Tuesday, February 19, 2013

2013 WRITE: A short note from the Short Poetry Workshop

A short note from the Short Poetry Workshop 
-
-
Very virtual short poetry library
  • From Aphorisms to Zen
  • Odes, epic poems, and sonnets have their place in poetry
  • But to say much in few words requires a different skill.  
  • Attention to detail
  • Mindful writing
  • Selecting the right word
  • Skills every writer needs, and not just for short poetry
  • Every Tuesday at 7 pm SLT, INKsters holds poetry workshops on Cookie
  • http://slurl.com/secondlife/Cookie/160/134/21/
  • The focus is on the short poem 
  • Sunnie Beaumont hosts the workshop
  • along with various guest hosts from the INKsters community 
-

  • Writing Short Poems, 
  • 10 Rules of the Road, 
  • or at least Strong Suggestions.
  • By Sunnie Beamont, 
  • with a little editing by Selby Evans
1.    Read, Read, Read.  In order to become a better poet, it really does help to read.  Firstly, read lots of poetry, and try to find poetry that speaks to you, whether it is what is said, or how it is said, try to find poetry that resonates with you.  Don’t limit yourself to one time period, or to one type of poem, even to the type of poem that you are most interested in.  There is worth from Homer to Seamus Heaney, and you can learn from those who have gone before, as well as from your peers.  

Read aloud and listen to poetry too.  You can hear rhythm, meter, and the flow of language when you hear a poem read or read it yourself.  You will be hearing at a different speed and stress perhaps than with your ‘visual ear”   Read prose, laundry lists, street signs, letters, emails.  Be voracious.  Listen to the flow of speech around you.  Become aware of the many varieties of language even within the one where you liive.

2.    Be Inspired.  There are many things that can get us to write poetry.  If you have a desire, you have found a start, but that desire needs to be fed and nourished by other inspirations, just as you would feed a hunger.  Other poets can inspire us, as can nature, music, religion, family.  Find things that interest you, and choose times and places that can help you to write.  A poem may be born of a simple word that pops into your head, or an idea, or watching a movie, or sitting by a rushing stream.  Don’t  limit yourself.  Let thoughts and ideas swirl in your mind. Rejoice in the language, and let it say things to you.  Listen to your emotions, and your sensibilities too.  These are all droplets that you can then assemble into the flow of your poem.  

3.    Goal.  Find out what you want your poem to achieve.  Do you want to write to express your love for someone, your outrage at something that dehumanizes mankind, or a moment of whimsy that makes you smile?  Are you trying to be like a great poet you idolize, or want to learn new techniques just to learn them?  Poetry can say many things, and different things to different people.  Chances are your poem will never be ‘just yours,” the minute it appears on paper.  What do you want your poem to say?  Listen to your own head on this, and be aware that there are no real wrong answers, just more possibilities.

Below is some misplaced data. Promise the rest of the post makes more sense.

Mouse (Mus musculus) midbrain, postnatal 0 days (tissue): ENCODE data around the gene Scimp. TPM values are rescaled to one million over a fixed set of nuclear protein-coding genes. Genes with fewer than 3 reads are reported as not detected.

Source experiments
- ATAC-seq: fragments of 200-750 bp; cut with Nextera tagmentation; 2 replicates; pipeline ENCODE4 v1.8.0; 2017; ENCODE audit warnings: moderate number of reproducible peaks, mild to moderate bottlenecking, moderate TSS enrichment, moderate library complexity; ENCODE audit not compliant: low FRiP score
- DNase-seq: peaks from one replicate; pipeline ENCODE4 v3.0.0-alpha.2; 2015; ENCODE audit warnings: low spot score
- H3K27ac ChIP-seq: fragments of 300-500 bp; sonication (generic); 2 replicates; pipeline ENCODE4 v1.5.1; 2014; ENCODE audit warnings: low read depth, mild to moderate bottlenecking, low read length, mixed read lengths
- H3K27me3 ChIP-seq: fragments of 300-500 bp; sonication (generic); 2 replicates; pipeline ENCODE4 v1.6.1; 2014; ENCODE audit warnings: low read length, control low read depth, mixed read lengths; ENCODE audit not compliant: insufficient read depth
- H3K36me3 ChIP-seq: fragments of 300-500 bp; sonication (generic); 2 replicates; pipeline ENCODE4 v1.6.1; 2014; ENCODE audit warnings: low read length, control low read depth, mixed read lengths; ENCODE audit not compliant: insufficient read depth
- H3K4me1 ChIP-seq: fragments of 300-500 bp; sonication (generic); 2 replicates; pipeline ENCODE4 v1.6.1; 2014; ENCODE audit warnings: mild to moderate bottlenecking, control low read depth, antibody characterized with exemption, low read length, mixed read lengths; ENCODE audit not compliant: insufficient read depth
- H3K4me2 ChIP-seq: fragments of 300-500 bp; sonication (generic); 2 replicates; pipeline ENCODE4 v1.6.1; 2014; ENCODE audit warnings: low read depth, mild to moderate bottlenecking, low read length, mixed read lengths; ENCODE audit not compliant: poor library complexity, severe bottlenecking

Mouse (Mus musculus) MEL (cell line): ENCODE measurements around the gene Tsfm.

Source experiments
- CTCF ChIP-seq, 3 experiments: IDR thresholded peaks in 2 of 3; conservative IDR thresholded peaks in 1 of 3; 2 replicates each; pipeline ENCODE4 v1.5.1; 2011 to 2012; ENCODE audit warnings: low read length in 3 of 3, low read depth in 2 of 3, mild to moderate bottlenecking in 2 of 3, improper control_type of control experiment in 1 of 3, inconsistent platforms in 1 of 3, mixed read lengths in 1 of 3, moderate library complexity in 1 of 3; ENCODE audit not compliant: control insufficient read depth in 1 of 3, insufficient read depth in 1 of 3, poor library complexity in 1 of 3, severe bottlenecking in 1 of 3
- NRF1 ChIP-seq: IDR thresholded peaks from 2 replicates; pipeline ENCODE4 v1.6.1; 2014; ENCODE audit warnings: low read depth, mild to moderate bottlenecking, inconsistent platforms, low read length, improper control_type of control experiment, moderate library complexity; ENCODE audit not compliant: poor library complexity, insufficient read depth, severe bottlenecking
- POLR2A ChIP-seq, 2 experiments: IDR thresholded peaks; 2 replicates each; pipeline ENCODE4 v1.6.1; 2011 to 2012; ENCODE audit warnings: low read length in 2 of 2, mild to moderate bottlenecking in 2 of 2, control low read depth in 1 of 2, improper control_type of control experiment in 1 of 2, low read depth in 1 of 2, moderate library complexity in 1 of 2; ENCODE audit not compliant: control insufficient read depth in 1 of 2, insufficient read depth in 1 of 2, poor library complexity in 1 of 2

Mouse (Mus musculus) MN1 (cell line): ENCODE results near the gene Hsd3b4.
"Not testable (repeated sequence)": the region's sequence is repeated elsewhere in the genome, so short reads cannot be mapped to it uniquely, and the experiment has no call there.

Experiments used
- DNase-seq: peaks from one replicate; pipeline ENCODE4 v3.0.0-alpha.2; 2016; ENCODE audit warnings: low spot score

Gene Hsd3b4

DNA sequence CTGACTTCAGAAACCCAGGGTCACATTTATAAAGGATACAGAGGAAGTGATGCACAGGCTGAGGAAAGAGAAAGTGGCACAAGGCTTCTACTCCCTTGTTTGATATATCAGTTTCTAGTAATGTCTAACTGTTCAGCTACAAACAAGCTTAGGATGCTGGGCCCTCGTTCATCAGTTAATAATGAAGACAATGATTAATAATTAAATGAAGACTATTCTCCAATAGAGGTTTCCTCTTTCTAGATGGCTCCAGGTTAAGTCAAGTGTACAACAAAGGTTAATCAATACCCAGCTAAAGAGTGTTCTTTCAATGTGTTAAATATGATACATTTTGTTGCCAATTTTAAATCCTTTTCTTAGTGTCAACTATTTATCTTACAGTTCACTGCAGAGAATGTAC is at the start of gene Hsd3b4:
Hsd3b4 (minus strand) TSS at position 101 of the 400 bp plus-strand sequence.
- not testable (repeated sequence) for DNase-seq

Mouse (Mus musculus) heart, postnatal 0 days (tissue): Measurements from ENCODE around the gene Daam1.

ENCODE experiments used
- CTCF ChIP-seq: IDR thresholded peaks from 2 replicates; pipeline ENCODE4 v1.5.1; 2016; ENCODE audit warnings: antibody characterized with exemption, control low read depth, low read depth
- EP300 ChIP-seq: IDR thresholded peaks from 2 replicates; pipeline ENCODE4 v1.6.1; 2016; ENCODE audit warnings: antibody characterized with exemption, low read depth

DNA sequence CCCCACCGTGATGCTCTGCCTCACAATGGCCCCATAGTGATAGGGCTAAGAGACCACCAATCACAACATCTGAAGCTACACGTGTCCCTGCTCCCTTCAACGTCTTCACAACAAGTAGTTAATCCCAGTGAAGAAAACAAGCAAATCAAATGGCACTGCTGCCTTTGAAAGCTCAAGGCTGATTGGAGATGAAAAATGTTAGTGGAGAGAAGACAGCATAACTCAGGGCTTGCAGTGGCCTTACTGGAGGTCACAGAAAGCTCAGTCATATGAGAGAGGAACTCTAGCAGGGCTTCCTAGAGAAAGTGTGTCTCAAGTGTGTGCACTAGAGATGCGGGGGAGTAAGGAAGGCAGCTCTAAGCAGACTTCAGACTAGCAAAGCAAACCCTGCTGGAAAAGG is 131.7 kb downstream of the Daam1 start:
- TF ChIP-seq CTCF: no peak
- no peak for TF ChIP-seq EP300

4.    Pick a Style!  There are nearly as many kinds of short poems as there are poets who write them.  You may wish to employ one of them to write your poem.  Do you sit and contemplate the way a dandelion grows, opening and closing its petals, popping up where you least want it?  You might wish to consider a haiku.  Are you interested in writing about your neighbors?  A senryu might do, or perhaps a limerick.  You might want to pick a free verse form of poetry.  Be aware of different styles, and  how each has elements that might or might not suit what you want to accomplish in a poem.   Don’t be afraid to abandon one style and pick up another.  And be aware that you will have your own voice, your own way of saying things that you will discover that is decidedly yours, regardless of the forms you may employ.

5.   Edit.  Pay attention to your poem and be your own editor..  Write it down and play with the wording.  You might wish to just let your thoughts flow, and edit later.  You might wish to edit as you go.  Both methods can work.  Find the one that works best for you, or devise your own methods and means.  Listen to your poem.  It helps to read your words aloud.  The brain stores things in a different way going through the ears than going through the eyes.  Use both, to enhance your memory, and to be aware of the nuances that exist in language.  How things sound and how they look are different things.  Be aware of both.